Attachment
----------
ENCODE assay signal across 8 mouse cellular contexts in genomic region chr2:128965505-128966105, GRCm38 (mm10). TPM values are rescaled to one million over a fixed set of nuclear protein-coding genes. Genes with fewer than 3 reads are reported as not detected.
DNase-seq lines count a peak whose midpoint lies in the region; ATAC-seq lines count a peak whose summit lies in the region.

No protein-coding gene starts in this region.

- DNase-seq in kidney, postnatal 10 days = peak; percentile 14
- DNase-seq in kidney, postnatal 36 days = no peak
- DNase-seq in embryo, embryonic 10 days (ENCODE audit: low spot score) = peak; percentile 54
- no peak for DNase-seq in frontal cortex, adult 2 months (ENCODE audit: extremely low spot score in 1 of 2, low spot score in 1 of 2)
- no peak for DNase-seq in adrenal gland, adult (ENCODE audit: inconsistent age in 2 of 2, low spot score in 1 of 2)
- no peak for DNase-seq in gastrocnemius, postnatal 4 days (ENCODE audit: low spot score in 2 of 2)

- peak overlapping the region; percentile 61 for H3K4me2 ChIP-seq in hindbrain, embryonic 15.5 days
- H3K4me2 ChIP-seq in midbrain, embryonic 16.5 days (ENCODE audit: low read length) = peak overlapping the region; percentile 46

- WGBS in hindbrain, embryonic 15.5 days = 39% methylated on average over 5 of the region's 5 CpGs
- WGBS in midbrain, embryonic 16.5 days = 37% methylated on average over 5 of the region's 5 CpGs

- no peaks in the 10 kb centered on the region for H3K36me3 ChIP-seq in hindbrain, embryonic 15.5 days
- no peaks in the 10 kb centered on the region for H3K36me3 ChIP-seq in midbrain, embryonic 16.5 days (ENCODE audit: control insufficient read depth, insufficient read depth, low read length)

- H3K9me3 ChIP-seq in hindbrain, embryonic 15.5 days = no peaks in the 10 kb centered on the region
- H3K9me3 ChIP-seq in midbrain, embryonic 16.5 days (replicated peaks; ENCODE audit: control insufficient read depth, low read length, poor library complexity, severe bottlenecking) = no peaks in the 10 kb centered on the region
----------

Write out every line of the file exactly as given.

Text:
ENCODE assay signal across 8 mouse cellular contexts in genomic region chr2:128965505-128966105, GRCm38 (mm10). TPM values are rescaled to one million over a fixed set of nuclear protein-coding genes. Genes with fewer than 3 reads are reported as not detected.
DNase-seq lines count a peak whose midpoint lies in the region; ATAC-seq lines count a peak whose summit lies in the region.

No protein-coding gene starts in this region.

- DNase-seq in kidney, postnatal 10 days = peak; percentile 14
- DNase-seq in kidney, postnatal 36 days = no peak
- DNase-seq in embryo, embryonic 10 days (ENCODE audit: low spot score) = peak; percentile 54
- no peak for DNase-seq in frontal cortex, adult 2 months (ENCODE audit: extremely low spot score in 1 of 2, low spot score in 1 of 2)
- no peak for DNase-seq in adrenal gland, adult (ENCODE audit: inconsistent age in 2 of 2, low spot score in 1 of 2)
- no peak for DNase-seq in gastrocnemius, postnatal 4 days (ENCODE audit: low spot score in 2 of 2)

- peak overlapping the region; percentile 61 for H3K4me2 ChIP-seq in hindbrain, embryonic 15.5 days
- H3K4me2 ChIP-seq in midbrain, embryonic 16.5 days (ENCODE audit: low read length) = peak overlapping the region; percentile 46

- WGBS in hindbrain, embryonic 15.5 days = 39% methylated on average over 5 of the region's 5 CpGs
- WGBS in midbrain, embryonic 16.5 days = 37% methylated on average over 5 of the region's 5 CpGs

- no peaks in the 10 kb centered on the region for H3K36me3 ChIP-seq in hindbrain, embryonic 15.5 days
- no peaks in the 10 kb centered on the region for H3K36me3 ChIP-seq in midbrain, embryonic 16.5 days (ENCODE audit: control insufficient read depth, insufficient read depth, low read length)

- H3K9me3 ChIP-seq in hindbrain, embryonic 15.5 days = no peaks in the 10 kb centered on the region
- H3K9me3 ChIP-seq in midbrain, embryonic 16.5 days (replicated peaks; ENCODE audit: control insufficient read depth, low read length, poor library complexity, severe bottlenecking) = no peaks in the 10 kb centered on the region